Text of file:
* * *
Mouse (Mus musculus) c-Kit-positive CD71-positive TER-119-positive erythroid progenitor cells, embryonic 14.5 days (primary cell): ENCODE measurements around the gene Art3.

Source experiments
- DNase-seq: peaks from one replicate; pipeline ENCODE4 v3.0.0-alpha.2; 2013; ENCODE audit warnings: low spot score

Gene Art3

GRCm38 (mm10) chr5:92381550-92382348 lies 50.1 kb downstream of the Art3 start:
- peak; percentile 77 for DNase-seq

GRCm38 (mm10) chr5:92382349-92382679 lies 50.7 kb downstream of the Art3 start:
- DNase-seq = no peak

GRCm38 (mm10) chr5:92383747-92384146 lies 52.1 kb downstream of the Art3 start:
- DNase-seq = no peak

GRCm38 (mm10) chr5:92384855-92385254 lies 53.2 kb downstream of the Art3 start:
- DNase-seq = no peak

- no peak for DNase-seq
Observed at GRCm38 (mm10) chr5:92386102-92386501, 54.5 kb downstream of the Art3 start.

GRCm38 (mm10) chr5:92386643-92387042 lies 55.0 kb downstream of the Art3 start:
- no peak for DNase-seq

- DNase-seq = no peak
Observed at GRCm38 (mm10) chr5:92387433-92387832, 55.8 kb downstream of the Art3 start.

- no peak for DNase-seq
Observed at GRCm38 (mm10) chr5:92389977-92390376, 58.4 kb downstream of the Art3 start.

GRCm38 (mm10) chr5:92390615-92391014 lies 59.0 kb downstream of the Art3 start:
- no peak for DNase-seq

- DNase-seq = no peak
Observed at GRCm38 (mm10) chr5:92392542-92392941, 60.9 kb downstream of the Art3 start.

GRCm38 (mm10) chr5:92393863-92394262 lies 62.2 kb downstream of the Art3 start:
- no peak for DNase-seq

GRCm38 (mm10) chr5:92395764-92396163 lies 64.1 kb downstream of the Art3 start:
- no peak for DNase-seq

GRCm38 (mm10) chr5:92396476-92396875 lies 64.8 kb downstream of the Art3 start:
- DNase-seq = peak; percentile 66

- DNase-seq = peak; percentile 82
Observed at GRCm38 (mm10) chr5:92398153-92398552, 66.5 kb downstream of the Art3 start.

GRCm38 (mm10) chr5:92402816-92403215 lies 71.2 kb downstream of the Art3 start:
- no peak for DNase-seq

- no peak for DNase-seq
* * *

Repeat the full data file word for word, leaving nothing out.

Mouse (Mus musculus) c-Kit-positive CD71-positive TER-119-positive erythroid progenitor cells, embryonic 14.5 days (primary cell): ENCODE measurements around the gene Art3.

Source experiments
- DNase-seq: peaks from one replicate; pipeline ENCODE4 v3.0.0-alpha.2; 2013; ENCODE audit warnings: low spot score

Gene Art3

GRCm38 (mm10) chr5:92381550-92382348 lies 50.1 kb downstream of the Art3 start:
- peak; percentile 77 for DNase-seq

GRCm38 (mm10) chr5:92382349-92382679 lies 50.7 kb downstream of the Art3 start:
- DNase-seq = no peak

GRCm38 (mm10) chr5:92383747-92384146 lies 52.1 kb downstream of the Art3 start:
- DNase-seq = no peak

GRCm38 (mm10) chr5:92384855-92385254 lies 53.2 kb downstream of the Art3 start:
- DNase-seq = no peak

- no peak for DNase-seq
Observed at GRCm38 (mm10) chr5:92386102-92386501, 54.5 kb downstream of the Art3 start.

GRCm38 (mm10) chr5:92386643-92387042 lies 55.0 kb downstream of the Art3 start:
- no peak for DNase-seq

- DNase-seq = no peak
Observed at GRCm38 (mm10) chr5:92387433-92387832, 55.8 kb downstream of the Art3 start.

- no peak for DNase-seq
Observed at GRCm38 (mm10) chr5:92389977-92390376, 58.4 kb downstream of the Art3 start.

GRCm38 (mm10) chr5:92390615-92391014 lies 59.0 kb downstream of the Art3 start:
- no peak for DNase-seq

- DNase-seq = no peak
Observed at GRCm38 (mm10) chr5:92392542-92392941, 60.9 kb downstream of the Art3 start.

GRCm38 (mm10) chr5:92393863-92394262 lies 62.2 kb downstream of the Art3 start:
- no peak for DNase-seq

GRCm38 (mm10) chr5:92395764-92396163 lies 64.1 kb downstream of the Art3 start:
- no peak for DNase-seq

GRCm38 (mm10) chr5:92396476-92396875 lies 64.8 kb downstream of the Art3 start:
- DNase-seq = peak; percentile 66

- DNase-seq = peak; percentile 82
Observed at GRCm38 (mm10) chr5:92398153-92398552, 66.5 kb downstream of the Art3 start.

GRCm38 (mm10) chr5:92402816-92403215 lies 71.2 kb downstream of the Art3 start:
- no peak for DNase-seq

- no peak for DNase-seq